Nanobeads used to create microscope superlens

Scientists from Bangor University in Wales have used nanobeads to create a microscope superlens, enabling magnification of objects on a scale not previously possible.

The titanium dioxide nanoparticles are applied to the material or object to be viewed, rather than being fixed to the microscope. Droplet-like lens structures formed of millions of nanobeads break up light, refracting it to illuminate objects with tiny individual beams. According to the study, published in the journal Science Advances, the superlens adds 5x magnification to existing microscopes.

Nanoparticles splitting single incident beam into multiple beams which provides optical super-resolution in imaging. (Credit: Bangor University/Fudan University)
Nanoparticles splitting single incident beam into multiple beams which provides optical super-resolution in imaging. (Credit: Bangor University/Fudan University)

“We’ve used high-index titanium dioxide (TiO2) nanoparticles as the building element of the lens,” said Dr Zengbo Wang from Bangor University. “These nanoparticles are able to bend light to a higher degree than water. To explain, when putting a spoon into a cup of this material, if it were possible, you’d see a larger bend where your spoon enters the material than you would looking at the same spoon in a glass of water.”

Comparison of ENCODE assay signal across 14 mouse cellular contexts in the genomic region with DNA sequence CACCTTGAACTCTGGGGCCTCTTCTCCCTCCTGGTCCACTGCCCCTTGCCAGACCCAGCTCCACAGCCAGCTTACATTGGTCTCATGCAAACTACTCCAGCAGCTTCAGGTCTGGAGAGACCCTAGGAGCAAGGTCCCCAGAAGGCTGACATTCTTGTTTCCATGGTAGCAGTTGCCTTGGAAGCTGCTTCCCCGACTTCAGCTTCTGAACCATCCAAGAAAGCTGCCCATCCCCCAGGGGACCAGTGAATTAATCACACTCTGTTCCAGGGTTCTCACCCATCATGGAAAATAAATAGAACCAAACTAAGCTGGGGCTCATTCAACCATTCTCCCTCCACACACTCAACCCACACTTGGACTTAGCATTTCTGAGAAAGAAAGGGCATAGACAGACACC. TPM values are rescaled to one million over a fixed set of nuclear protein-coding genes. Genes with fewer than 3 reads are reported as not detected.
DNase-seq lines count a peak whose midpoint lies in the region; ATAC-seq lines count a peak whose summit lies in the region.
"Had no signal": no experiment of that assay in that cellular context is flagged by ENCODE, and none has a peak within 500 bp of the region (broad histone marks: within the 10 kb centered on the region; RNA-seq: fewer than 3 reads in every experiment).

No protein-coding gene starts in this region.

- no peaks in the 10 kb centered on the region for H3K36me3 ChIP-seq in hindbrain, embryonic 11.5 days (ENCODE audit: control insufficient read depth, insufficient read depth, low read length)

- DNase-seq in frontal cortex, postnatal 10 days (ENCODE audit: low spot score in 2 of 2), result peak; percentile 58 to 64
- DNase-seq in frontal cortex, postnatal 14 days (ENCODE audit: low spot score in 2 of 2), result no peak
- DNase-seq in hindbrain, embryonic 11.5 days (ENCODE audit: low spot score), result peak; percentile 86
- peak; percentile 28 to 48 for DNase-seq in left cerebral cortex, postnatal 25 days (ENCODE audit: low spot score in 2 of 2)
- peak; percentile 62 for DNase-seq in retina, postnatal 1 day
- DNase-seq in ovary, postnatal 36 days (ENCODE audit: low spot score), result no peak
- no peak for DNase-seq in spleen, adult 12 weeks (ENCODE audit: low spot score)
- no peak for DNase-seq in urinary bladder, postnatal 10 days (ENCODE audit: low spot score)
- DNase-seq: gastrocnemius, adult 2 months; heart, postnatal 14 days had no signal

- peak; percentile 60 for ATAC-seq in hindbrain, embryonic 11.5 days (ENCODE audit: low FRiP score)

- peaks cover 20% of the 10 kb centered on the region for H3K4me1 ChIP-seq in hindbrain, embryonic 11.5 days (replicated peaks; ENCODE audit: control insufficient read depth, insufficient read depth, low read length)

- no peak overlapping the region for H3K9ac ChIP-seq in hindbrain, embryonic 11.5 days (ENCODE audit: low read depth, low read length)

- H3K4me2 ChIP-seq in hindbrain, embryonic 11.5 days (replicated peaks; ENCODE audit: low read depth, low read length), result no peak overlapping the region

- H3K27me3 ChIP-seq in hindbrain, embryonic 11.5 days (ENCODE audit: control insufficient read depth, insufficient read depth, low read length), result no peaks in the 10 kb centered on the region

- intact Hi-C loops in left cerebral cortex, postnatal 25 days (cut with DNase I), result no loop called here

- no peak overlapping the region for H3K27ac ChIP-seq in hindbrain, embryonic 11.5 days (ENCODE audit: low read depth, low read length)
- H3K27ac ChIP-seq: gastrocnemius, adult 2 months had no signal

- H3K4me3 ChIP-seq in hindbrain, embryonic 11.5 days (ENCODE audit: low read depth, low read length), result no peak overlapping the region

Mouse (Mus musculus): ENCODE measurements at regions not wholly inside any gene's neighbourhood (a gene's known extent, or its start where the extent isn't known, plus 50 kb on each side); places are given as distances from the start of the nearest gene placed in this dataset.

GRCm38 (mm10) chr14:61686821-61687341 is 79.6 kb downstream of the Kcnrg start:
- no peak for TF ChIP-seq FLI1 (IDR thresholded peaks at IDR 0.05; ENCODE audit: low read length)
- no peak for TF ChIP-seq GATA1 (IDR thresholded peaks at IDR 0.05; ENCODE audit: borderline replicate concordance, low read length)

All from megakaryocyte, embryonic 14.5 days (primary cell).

“Each sphere bends the light to a high magnitude and splits the light beam, creating millions of individual beams of light. It is these tiny light beams which enable us to view previously unseen detail.”

The physical laws of light mean that objects smaller than 200nm can’t be viewed with a normal microscope. Using the superlens, however, the team was able to view certain details on objects for the first time, including the minuscule data grooves on the surface of a Blue Ray DVD. In addition, the researchers say that titanium dioxide is cheap and readily available, and that other labs around the world should be able to replicate the technology and adapt it for their own use.

“We have already viewed details to a far greater level than was previously possible,” said Wang. “The next challenge is to adapt the technology for use in biology and medicine. This would not require the current use of a combination of dyes and stains and laser light- which change the samples being viewed. The new lens will be used to see germs and viruses not previously visible.”